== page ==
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I have a differential of a function, $df(x,y)=y\sin(xy)\mathrm{dx}+x\sin(xy)\mathrm{dy}$.

How do I determine the double partial derivatives $f_{xy}, f_{xx}$ and $f_{yy}$?

I am fairly certain I have to use the chain rule, but I can't see how to apply because of the $y$ and $x$ in the front.

If it's true that I should use the chain rule, could you give me a hint?

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up vote 2 down vote accepted

Note that $df(x,y)=f_{x}\mathrm{dx}+f_{y}\mathrm{dy}$, as $df(x,y)=y\sin(xy)\mathrm{dx}+x\sin(xy)\mathrm{dy}$, so we can get that $f_{x}=y\sin(xy)$ and $f_{y}=x\sin(xy)$, then $f_{xx}=y^{2}\cos(xy)$, $f_{yy}=x^{2}\cos(xy)$ and $f_{xy}=\sin(xy)+xy\cos(xy)$.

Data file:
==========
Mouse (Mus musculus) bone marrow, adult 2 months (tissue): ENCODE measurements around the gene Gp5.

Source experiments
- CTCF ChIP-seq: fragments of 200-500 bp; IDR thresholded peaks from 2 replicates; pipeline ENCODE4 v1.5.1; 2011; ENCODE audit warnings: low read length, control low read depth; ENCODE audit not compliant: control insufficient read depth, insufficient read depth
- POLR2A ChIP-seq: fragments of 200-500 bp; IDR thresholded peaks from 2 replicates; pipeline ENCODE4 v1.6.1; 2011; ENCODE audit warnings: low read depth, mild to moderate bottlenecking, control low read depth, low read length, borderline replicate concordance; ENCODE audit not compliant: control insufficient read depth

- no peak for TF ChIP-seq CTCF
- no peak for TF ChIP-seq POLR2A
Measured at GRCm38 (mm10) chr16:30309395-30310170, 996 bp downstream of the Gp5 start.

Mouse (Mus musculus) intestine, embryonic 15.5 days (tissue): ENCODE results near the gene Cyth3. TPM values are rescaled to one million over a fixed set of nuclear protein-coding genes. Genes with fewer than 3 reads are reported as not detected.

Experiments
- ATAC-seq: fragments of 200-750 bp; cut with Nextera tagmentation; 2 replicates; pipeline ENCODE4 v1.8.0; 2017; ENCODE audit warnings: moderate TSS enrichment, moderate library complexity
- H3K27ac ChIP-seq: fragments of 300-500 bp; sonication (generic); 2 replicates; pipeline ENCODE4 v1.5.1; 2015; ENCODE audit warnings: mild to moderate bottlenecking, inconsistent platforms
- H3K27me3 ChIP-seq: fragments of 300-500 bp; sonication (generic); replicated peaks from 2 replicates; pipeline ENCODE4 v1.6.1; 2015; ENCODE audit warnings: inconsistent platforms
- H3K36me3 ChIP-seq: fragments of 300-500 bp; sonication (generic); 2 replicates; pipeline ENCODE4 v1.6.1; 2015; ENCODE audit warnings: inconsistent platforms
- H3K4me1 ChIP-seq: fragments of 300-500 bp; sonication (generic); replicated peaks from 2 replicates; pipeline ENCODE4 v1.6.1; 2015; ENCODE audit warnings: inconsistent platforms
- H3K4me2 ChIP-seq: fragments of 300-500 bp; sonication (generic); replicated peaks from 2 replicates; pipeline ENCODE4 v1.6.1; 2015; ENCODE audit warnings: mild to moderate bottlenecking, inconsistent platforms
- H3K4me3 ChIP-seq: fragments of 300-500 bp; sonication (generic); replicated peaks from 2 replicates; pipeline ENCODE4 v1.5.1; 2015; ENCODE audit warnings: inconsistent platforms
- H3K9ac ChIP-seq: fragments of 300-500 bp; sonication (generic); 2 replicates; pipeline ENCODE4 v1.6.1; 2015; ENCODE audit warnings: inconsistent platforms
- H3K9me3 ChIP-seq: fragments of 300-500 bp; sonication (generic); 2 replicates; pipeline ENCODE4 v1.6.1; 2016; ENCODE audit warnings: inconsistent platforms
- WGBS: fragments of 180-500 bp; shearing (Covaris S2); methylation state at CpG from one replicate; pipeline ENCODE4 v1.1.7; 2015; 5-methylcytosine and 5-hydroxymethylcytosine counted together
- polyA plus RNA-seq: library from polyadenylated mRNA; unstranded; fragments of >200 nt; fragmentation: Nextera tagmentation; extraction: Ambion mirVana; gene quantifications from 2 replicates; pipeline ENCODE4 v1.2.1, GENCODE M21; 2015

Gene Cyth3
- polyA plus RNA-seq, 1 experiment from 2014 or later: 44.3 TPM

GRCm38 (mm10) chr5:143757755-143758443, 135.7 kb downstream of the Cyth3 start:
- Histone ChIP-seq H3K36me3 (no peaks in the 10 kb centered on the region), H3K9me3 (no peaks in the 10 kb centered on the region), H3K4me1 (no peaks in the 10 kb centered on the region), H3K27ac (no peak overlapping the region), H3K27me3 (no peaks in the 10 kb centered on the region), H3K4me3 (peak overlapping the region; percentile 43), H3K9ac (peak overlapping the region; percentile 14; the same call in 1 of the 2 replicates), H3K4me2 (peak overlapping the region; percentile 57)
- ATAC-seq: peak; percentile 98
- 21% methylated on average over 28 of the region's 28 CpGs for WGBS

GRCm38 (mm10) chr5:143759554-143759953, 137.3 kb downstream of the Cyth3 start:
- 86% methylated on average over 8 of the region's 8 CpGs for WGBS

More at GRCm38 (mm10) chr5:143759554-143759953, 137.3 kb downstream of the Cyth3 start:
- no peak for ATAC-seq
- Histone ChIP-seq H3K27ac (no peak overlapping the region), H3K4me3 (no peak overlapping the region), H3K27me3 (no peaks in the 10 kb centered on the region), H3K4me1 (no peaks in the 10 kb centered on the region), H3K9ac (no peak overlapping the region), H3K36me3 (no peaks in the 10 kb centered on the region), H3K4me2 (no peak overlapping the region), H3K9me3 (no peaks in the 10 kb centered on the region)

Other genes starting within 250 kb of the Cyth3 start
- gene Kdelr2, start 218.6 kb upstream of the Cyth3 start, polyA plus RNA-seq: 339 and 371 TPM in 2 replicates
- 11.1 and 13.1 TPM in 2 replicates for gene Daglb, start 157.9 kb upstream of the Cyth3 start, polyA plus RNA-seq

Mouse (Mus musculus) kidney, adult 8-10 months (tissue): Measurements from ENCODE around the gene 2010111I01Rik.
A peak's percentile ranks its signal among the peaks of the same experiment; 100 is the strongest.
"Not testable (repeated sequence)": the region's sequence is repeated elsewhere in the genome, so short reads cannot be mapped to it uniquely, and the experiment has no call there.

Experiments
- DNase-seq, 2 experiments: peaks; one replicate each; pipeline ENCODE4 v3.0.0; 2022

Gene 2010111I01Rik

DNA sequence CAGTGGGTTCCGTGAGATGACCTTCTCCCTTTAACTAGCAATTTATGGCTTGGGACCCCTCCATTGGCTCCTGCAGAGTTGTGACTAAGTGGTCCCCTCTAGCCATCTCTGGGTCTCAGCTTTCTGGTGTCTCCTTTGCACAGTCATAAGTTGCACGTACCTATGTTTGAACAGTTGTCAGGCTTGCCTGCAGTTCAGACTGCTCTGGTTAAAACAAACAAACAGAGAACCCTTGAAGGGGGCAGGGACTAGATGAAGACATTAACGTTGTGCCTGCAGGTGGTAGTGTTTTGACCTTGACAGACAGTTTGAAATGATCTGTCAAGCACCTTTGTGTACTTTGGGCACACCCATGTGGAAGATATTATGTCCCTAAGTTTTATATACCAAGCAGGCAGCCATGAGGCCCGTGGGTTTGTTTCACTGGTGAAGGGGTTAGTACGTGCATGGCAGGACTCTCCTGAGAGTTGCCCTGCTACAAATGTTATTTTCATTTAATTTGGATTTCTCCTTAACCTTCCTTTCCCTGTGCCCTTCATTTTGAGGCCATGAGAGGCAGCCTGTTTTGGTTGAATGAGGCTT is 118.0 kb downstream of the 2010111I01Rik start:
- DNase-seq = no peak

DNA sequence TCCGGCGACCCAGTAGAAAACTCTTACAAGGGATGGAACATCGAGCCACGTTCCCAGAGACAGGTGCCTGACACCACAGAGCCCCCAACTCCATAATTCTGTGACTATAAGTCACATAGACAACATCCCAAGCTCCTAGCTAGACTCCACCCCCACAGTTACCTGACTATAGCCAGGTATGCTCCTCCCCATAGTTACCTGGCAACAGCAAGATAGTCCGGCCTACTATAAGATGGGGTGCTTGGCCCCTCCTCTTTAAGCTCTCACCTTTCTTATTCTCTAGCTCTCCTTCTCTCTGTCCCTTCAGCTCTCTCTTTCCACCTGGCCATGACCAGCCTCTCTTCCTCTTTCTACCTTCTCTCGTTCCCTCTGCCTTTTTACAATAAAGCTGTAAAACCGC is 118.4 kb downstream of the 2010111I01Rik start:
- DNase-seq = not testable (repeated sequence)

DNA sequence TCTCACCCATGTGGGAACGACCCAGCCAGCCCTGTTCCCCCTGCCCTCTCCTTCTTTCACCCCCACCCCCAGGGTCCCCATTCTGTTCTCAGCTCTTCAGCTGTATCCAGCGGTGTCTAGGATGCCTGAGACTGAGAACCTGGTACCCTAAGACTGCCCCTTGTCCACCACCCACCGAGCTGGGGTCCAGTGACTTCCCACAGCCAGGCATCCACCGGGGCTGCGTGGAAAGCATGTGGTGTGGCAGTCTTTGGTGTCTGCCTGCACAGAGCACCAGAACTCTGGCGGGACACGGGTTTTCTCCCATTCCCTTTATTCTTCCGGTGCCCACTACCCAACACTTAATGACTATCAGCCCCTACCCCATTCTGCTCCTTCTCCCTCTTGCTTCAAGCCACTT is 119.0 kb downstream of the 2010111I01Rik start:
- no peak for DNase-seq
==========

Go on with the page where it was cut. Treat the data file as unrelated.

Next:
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Thank you, I understand how you get $f_{xx}$ and $f_{yy}$, but why don't you get $f_{xy}=xy\cos(xy)$? –  user37158 Oct 9 '12 at 16:50
    
@dexterity: Because $f_{xy}=(f_{x})_{y}$, it should derivate about $y$ to $y\sin(xy)$, note that $y\sin(xy)$ is a product of two functions of $y$, then you should use Lebniz rule. –  Alfred Chern Oct 9 '12 at 16:56
    
This answer seems to me to be "too much of an answer" for a homework question. I thought we were only supposed to give hints? –  user22805 Oct 9 '12 at 21:00
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